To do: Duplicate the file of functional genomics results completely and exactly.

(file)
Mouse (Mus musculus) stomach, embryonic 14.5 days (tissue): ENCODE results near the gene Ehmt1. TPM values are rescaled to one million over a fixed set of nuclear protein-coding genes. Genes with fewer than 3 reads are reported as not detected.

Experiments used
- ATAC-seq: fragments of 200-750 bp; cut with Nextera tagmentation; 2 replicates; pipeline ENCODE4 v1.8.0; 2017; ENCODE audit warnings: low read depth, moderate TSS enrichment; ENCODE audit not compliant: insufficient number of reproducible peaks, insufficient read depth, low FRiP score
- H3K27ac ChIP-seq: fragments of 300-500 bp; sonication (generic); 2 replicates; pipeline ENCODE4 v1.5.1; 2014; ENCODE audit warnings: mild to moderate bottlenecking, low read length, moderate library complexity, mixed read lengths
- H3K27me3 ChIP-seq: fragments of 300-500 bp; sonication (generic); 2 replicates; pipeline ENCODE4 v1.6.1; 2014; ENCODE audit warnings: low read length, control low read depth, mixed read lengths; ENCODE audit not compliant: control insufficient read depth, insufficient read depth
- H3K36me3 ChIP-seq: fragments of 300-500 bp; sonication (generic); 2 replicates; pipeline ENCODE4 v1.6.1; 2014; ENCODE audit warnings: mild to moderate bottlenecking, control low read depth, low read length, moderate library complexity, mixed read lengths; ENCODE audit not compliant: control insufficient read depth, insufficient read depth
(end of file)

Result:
Mouse (Mus musculus) stomach, embryonic 14.5 days (tissue): ENCODE results near the gene Ehmt1. TPM values are rescaled to one million over a fixed set of nuclear protein-coding genes. Genes with fewer than 3 reads are reported as not detected.

Experiments used
- ATAC-seq: fragments of 200-750 bp; cut with Nextera tagmentation; 2 replicates; pipeline ENCODE4 v1.8.0; 2017; ENCODE audit warnings: low read depth, moderate TSS enrichment; ENCODE audit not compliant: insufficient number of reproducible peaks, insufficient read depth, low FRiP score
- H3K27ac ChIP-seq: fragments of 300-500 bp; sonication (generic); 2 replicates; pipeline ENCODE4 v1.5.1; 2014; ENCODE audit warnings: mild to moderate bottlenecking, low read length, moderate library complexity, mixed read lengths
- H3K27me3 ChIP-seq: fragments of 300-500 bp; sonication (generic); 2 replicates; pipeline ENCODE4 v1.6.1; 2014; ENCODE audit warnings: low read length, control low read depth, mixed read lengths; ENCODE audit not compliant: control insufficient read depth, insufficient read depth
- H3K36me3 ChIP-seq: fragments of 300-500 bp; sonication (generic); 2 replicates; pipeline ENCODE4 v1.6.1; 2014; ENCODE audit warnings: mild to moderate bottlenecking, control low read depth, low read length, moderate library complexity, mixed read lengths; ENCODE audit not compliant: control insufficient read depth, insufficient read depth